Blood pressure in pregnancy
Blood pressure is one of the important parameters that can help in assessing your general health. It is the ratio of systolic pressure to diastolic pressure. Systolic pressure is the pressure that falls on the artery walls during a heartbeat. Diastolic pressure is the pressure exerted on the artery walls during rest between heartbeats.
Blood pressure categories according to values are as follows:
|Systolic pressure (mm Hg)
|Diastolic pressure (mm Hg)
|Hypotension (low blood pressure)
|Normal blood pressure
|90 to 120
|60 to 80
|Hypertension (high blood pressure)
|140 or more
|90 or more
During pregnancy, when the blood pressure is higher than 140/90 mm Hg, the woman has high blood pressure and is a cause for concern.
High blood pressure during pregnancy affects the following ways:
- Decreased blood flow to the placenta: The baby may not get enough nutrition and oxygen, which can lead to premature delivery, as the baby grows slowly or incompletely.
- Injury to other organs: Blood pressure can damage other organs such as the mother’s liver, kidneys or brain.
- Premature delivery: Pregnancy with high blood pressure is known as high risk pregnancy and in many cases, premature delivery is the only option for the well-being of the mother and baby.
- Restricted uterine growth: Blood pressure slows fetal growth and leads to low birth weight.
- Placental abruption: Preeclampsia causes the placenta to separate from the uterus, creating a life-threatening condition for both mother and baby.
- High blood pressure can sometimes lead to seizures and untreated maternal and infant death.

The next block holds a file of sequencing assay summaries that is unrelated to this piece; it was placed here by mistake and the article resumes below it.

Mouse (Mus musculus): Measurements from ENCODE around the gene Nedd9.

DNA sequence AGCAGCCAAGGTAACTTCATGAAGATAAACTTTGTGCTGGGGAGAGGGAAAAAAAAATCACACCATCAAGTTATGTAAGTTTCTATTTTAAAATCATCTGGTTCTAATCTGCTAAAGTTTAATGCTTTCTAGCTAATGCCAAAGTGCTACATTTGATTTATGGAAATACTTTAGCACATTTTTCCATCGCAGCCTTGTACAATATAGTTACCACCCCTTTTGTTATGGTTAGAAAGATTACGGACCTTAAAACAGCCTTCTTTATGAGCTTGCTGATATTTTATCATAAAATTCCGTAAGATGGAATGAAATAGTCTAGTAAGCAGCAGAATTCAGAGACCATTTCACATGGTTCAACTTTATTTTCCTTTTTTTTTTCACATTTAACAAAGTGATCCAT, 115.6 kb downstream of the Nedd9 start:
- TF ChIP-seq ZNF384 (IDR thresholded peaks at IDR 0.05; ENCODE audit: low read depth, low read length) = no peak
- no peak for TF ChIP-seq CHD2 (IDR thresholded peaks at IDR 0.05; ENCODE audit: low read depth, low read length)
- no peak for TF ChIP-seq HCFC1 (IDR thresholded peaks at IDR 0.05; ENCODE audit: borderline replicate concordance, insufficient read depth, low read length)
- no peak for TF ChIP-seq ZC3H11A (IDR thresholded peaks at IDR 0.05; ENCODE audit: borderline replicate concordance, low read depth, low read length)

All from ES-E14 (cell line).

High blood pressure complicates pregnancy by 10-15%.
There are three types of high blood pressure in a pregnant woman:
- Gestational hypertension: This type of hypertension usually develops after the 20th week of pregnancy. The mother usually recovers 12 weeks after delivery. However, if gestational blood pressure is not controlled, it can rise and lead to premature or low birth weight babies.
- Chronic hypertension: Hypertension that develops before the 20th week of pregnancy is called chronic hypertension. This type is usually found in women with or without a history of hypertension, but it does not go away.
- Preclampsia: It is a type of chronic hypertension that causes damage to organs such as the kidneys, liver, blood or brain. Treatment for preeclampsia is mandatory because it can be fatal to both mother and baby.
Symptoms of hypertension in pregnancy:
Symptoms of hypertension in pregnancy include:
- Puffiness on the face
- Edema of the legs and arms (swelling of the legs)
- Excess weight gain
- High blood pressure
- Frequent headaches and vomiting
- Abdominal pain
- Blurred vision
Diagnosis of hypertension in pregnancy:
Blood pressure can be detected before the start by regular antenatal check-ups.
Diagnosis is made by:
- Regular blood pressure measurement
- Frequent weight measurements
Treatment of hypertension in pregnancy:
Treating blood pressure during pregnancy is a delicate matter, Omni Geegels has the best gynecologists who have the skills to treat it. Our obstetrics and gynecology department is the best department in Vizag.
Frequent blood tests and serial ultrasound timing mode for delivery and assessment of fetal growth and place of delivery can help to treat and diagnose high blood pressure during pregnancy. Treatment methods are as follows:
- Medications: The health care provider may prescribe you a course of medication to control blood pressure. It is very important to be regular with medications. Immunotherapy with calcium and low doses of aspirin can help. Safe antihypertensive agents may be prescribed during pregnancy to control blood pressure and prevent complications for both mother and fetus.
- Lifestyle changes: Take into account blood pressure and ensure proper diet and regular exercise in daily life.